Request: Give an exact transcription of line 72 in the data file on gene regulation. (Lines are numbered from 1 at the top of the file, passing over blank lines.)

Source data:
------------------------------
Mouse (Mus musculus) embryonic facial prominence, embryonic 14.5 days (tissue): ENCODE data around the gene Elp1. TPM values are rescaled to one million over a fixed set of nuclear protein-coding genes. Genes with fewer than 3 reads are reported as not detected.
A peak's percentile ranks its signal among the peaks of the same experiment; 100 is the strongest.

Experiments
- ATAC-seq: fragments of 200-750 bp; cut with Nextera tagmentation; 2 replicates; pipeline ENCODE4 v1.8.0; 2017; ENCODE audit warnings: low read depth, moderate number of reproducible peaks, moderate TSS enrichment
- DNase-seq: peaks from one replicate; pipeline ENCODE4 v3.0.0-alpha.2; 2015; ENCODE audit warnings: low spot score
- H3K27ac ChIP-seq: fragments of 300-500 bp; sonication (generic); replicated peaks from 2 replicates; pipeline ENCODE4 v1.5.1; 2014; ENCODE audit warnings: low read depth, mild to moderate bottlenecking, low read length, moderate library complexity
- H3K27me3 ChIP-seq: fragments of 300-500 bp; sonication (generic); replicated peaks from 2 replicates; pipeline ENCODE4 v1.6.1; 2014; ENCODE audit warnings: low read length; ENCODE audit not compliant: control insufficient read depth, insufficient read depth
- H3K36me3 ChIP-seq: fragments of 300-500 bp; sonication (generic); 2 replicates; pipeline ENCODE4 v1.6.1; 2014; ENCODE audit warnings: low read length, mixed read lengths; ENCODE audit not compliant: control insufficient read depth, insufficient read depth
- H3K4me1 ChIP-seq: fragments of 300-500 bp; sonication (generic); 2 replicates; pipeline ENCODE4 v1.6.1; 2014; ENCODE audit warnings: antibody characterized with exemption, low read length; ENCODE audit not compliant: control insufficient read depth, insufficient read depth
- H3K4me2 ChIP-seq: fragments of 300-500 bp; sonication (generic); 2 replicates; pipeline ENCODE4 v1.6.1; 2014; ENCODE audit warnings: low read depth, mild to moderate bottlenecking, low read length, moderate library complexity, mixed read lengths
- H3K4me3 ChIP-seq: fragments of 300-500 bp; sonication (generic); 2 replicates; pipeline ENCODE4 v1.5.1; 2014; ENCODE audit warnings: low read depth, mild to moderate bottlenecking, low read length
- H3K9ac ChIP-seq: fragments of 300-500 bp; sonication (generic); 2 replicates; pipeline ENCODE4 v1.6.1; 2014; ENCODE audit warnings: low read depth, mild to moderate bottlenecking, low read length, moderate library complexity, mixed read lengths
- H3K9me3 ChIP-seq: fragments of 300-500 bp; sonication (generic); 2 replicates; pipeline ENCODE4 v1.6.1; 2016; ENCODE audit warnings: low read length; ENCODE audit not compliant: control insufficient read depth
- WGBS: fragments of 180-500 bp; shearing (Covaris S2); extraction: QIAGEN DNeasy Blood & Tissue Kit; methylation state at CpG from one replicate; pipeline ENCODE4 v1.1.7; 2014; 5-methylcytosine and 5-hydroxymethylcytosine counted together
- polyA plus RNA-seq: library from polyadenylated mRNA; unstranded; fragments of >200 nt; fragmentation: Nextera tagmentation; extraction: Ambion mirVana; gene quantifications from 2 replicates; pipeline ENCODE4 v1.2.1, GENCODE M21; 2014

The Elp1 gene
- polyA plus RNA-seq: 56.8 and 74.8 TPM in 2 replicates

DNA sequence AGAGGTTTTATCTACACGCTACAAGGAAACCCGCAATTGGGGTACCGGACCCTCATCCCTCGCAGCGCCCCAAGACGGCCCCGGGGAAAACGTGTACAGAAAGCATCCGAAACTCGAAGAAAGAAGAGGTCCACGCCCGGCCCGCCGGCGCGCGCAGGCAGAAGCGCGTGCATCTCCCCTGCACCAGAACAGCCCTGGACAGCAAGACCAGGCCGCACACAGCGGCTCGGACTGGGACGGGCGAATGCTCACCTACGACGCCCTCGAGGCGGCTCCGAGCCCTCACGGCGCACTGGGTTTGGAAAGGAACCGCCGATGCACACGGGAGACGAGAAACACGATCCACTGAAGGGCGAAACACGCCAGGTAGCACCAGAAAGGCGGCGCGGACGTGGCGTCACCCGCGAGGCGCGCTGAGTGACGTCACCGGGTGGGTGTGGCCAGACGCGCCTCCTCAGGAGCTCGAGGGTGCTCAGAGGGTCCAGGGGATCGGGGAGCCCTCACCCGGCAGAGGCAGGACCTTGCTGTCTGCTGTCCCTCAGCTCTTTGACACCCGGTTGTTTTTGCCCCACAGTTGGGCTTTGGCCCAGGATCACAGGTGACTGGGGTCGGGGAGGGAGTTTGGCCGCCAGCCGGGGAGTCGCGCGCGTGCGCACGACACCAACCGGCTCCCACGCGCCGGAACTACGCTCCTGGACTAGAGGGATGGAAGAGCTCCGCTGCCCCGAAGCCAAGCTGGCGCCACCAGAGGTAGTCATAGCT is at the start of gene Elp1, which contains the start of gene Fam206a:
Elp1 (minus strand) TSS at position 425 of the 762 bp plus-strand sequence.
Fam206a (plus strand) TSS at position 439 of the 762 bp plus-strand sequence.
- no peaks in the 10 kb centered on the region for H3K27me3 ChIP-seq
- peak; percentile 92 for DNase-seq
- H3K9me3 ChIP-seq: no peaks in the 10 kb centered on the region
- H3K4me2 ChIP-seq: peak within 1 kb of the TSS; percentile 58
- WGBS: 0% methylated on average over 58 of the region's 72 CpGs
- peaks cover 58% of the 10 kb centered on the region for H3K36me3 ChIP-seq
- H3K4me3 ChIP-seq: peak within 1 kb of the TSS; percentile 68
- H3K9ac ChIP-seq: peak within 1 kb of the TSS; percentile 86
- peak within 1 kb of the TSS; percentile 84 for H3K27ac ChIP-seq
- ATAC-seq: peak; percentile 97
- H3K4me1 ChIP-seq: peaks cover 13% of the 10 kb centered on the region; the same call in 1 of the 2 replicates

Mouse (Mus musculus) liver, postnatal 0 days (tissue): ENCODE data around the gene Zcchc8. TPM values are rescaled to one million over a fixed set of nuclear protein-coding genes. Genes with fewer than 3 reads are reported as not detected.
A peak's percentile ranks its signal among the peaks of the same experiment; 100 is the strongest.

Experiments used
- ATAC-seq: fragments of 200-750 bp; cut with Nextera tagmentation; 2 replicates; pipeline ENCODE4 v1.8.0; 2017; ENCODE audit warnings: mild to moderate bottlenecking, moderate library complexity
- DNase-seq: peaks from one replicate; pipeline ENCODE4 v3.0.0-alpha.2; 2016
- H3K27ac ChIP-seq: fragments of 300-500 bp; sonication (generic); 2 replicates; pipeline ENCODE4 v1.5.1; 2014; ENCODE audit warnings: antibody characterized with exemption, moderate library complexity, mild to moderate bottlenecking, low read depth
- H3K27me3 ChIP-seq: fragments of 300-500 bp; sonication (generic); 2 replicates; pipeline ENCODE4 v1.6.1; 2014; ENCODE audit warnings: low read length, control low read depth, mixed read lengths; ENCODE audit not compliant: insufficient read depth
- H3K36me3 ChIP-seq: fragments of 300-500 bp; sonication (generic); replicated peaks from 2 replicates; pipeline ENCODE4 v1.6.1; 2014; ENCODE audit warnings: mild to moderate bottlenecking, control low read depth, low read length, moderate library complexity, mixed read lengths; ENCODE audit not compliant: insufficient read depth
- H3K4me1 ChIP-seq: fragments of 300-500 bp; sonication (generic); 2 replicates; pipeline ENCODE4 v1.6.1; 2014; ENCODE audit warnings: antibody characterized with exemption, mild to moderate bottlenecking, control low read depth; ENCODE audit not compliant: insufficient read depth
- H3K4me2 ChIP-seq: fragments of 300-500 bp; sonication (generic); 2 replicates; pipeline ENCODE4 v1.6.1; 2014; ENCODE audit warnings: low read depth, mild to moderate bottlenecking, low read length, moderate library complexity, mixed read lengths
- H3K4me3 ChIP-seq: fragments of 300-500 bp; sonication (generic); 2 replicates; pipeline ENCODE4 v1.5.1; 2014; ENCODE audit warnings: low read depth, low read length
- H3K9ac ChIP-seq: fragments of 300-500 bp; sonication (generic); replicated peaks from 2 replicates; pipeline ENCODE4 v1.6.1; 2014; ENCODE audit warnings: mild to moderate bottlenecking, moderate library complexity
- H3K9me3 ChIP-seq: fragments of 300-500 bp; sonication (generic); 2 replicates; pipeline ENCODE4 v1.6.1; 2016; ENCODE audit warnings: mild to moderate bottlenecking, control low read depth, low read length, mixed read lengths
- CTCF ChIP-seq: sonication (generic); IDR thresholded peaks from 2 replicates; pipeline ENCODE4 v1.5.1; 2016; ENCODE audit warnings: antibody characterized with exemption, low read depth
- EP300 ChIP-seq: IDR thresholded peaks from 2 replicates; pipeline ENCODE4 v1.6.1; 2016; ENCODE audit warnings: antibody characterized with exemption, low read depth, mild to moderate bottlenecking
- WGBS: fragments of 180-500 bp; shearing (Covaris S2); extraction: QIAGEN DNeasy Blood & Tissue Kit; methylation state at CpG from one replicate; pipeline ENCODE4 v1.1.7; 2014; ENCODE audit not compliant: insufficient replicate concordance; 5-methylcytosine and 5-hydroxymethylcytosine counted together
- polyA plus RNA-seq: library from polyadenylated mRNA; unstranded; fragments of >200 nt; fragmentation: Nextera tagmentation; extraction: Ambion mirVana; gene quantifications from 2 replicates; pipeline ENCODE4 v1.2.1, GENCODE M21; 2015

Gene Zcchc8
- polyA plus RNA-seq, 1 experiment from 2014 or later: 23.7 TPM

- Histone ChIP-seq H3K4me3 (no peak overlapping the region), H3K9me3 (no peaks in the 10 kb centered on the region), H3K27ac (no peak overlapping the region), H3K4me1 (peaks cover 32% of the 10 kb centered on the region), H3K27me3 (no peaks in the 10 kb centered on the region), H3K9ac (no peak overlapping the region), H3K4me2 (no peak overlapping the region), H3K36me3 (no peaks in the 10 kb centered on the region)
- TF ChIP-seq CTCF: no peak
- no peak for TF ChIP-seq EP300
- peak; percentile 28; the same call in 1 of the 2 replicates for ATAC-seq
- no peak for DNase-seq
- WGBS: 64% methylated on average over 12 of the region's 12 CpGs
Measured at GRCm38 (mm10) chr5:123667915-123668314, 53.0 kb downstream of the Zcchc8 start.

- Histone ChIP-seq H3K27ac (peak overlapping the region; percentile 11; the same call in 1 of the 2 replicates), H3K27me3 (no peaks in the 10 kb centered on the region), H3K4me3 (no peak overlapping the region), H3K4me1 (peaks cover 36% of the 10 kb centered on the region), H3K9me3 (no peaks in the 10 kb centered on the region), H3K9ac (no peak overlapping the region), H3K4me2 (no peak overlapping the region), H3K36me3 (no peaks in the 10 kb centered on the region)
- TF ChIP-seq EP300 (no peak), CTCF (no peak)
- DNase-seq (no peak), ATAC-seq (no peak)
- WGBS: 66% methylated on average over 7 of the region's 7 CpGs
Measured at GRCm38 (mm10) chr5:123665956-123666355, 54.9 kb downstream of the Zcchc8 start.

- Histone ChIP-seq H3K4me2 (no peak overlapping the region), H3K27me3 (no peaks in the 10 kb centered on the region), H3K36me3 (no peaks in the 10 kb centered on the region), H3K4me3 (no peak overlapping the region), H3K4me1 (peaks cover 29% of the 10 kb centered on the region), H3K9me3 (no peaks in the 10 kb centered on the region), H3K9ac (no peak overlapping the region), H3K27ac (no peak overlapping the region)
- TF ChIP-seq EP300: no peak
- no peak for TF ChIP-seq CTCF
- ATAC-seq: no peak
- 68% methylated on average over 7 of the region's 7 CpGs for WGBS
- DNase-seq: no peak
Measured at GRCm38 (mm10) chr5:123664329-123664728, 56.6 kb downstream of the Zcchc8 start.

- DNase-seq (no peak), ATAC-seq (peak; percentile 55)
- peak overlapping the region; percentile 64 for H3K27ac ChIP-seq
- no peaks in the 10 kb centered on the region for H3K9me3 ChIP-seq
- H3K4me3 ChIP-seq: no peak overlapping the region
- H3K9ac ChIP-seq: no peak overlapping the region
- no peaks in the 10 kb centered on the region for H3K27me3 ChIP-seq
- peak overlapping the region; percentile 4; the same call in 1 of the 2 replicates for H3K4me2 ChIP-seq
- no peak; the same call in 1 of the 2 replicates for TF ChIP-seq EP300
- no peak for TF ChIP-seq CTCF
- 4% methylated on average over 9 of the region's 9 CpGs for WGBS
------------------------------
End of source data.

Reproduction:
- no peaks in the 10 kb centered on the region for H3K9me3 ChIP-seq